Taking Two CAS Exams in One Sitting

by Elizabeth End, FCAS

I bet the idea to take two exams during one sitting flits across the minds of most candidates at some point during their exam journey. It sounds so tempting to shave six months or more off of your ultimate travel time, but setting aside more hours to study than you already do for one exam is quite the deterrent. Most candidates tend to stick with one exam at a time, but some candidates attempt and pass two in one sitting. Some such CAS members were kind enough to share insights into their past experiences that may be helpful to today’s candidates who are thinking of taking two exams in one sitting.

It’s important to think early on about whether your employer will be supportive of your taking two exams in one sitting. Your company may be happy for you to attain your goal level of CAS membership sooner, but they may want your exam progress and work experience to build together at a more standard pace. Some companies may support your taking multiple exams at once, but others may not provide resources for a second exam. If you will not get any additional support from your company, you may have to pay out of pocket for materials and exam fees as well as use your personal time for all the additional studying required. One double-exam passer said her company was not supportive of her efforts to take two at once, so she ended up switching to a company that did.   

Besides the shortened exam travel time, CAS members I spoke with cited prior attempts, topic relevance, above-average study skills, the challenge of it, and ample spare time as reasons they attempted two exams at once. Some exam-takers who failed with a somewhat high failing score felt that they had a pretty solid grasp on the material and would not need as much study time for the second sitting of that exam; they felt like they could handle studying for the second attempt alongside studying for a completely new-to-them exam. People taking this approach generally studied for the first-attempt exam by itself for the first one to two and a half months before incorporating study for the second-attempt exam. Similarly, some people took two exams because the content of one was already somewhat familiar to them since it tied into their everyday work. One double-exam passer realized that she didn’t need as much time to study and pass as the CAS recommended; she was able to study for two in the same amount of time as many other candidates studied for and passed one. One CAS member was motivated by the challenge of taking two of the hardest actuarial exams at one time. Another simply did not have many other commitments outside of work and decided to do it while he had the time to devote to it.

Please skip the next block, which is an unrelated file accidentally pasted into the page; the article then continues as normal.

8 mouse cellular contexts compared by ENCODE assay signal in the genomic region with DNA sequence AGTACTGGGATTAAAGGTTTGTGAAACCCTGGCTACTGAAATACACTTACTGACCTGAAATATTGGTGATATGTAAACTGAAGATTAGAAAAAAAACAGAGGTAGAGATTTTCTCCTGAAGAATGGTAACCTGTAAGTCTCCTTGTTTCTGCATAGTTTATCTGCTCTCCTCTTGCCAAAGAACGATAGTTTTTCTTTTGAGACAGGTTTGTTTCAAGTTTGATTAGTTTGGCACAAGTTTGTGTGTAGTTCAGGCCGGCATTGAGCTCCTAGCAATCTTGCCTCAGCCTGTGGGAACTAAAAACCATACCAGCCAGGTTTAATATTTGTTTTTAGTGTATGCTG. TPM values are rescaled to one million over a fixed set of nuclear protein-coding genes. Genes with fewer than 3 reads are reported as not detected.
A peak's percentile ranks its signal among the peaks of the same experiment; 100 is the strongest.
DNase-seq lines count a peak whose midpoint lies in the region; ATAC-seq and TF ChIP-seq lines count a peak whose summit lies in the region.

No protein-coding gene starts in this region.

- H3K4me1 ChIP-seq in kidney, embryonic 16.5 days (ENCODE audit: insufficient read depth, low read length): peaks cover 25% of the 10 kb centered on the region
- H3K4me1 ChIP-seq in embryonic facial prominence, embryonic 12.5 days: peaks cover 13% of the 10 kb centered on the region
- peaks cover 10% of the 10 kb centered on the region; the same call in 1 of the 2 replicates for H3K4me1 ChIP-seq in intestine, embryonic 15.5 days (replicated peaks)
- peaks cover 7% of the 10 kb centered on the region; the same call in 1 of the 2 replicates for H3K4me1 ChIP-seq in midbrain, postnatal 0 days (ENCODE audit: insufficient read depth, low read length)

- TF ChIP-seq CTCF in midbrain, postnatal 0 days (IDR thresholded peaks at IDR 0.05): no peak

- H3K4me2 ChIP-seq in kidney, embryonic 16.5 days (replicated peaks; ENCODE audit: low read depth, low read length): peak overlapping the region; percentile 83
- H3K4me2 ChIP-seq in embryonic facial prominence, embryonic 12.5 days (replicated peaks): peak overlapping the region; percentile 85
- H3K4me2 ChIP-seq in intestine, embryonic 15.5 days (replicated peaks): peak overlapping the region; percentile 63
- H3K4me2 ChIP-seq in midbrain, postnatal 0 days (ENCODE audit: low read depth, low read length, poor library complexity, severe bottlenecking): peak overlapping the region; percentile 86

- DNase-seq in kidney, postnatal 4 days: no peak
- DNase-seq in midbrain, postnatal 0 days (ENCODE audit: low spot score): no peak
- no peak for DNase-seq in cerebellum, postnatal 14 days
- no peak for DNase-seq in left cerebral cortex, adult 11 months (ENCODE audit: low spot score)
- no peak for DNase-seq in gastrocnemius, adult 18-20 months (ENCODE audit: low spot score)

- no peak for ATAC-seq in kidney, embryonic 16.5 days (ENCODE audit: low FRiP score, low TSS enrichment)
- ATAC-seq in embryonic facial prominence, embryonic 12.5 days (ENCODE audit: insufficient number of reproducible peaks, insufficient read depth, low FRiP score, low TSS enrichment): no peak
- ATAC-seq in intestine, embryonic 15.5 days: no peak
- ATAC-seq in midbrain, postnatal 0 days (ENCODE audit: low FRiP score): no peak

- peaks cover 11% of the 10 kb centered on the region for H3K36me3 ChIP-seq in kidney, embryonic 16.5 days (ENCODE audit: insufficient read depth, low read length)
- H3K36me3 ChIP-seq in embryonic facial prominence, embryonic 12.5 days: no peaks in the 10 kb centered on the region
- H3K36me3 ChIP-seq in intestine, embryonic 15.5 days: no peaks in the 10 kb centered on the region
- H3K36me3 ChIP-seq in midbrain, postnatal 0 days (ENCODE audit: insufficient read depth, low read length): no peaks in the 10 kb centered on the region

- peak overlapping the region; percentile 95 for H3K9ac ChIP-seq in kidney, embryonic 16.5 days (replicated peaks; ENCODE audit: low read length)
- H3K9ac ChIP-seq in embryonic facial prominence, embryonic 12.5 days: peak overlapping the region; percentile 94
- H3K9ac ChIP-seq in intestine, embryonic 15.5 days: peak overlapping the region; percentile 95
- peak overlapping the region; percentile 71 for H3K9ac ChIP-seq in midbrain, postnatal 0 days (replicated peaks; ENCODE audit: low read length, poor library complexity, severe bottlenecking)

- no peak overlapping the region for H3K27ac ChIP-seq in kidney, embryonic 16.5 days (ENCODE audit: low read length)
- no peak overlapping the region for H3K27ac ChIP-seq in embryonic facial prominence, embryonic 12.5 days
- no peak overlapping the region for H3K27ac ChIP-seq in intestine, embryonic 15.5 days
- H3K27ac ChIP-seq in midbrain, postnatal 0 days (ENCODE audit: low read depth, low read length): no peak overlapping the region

Although all of the CAS members had different tactics in terms of their study schedules, they all consistently had a somewhat tiered approached. Their schedule at the start of the study period differed from the last couple of months or weeks prior to the exam. Some successful double-exam takers started studying by alternating between the two exams every one or two weeks. As the exams got closer, the exam-takers would quicken the alternation to every two or three days. One CAS member shared that, during the last couple of months before exams, he would take a practice exam for one on Saturday and the other on Sunday. Another CAS member said he would get up at 4 a.m. on weekdays to get in his extra study hours. Sticking to schedules was key to most of the two-exam passers, as well as frequently reevaluating and adjusting study plans.

What other items are needed to succeed? Our exam-takers called out perseverance, quality study time and being organized, as well as finding time to take care of yourself through down time and exercise. It can be a challenging process with bouts of panic and stress, so it is important to take care of yourself throughout. It requires more effort and energy than just taking one exam. As one respondent pointed out, “There is a significant inefficiency component to it due to having to switch back and forth between the exams.” And although you may have the time for additional studying, it is crucial that you not be distracted. One respondent commented, “One quality [study] hour beats two distracted hours!”   

As for candidates recommending taking two exams in one sitting, everyone said it depends on the individual’s circumstances. Candidates need to assess and judge their own levels of commitment, discipline, study effectiveness, time availability and outside responsibilities. You may feel that you have the time to tackle two exams, but your significant other may feel differently. Taking two exams in one sitting can feel like a possible shortcut to actuarial success, but as one respondent pointed out, “[in the] long term, it makes no difference.” You have to ask yourself if the short-term gains are worth the studying pains. Posing a probabilistic challenge, one respondent wagered that “there is a far greater chance of failure than success.”

Note that all contributors to this article spoke about taking exams during times that had more typical CAS exam schedules (all exams were administered within a week and each exam was only offered on one day of that week). Candidates currently sitting for the Fall 2020 exams have entirely different perspectives.   

If you find yourself taking two exams in one sitting and want to share your thoughts and advice, please reach out to the Candidate Liaison Committee. We would be happy to do a follow-up article or Hot Topics post.

Thank you to the CAS members who shared their experiences and thoughts on this topic. Hopefully your insights will help current candidates as they journey through their exams.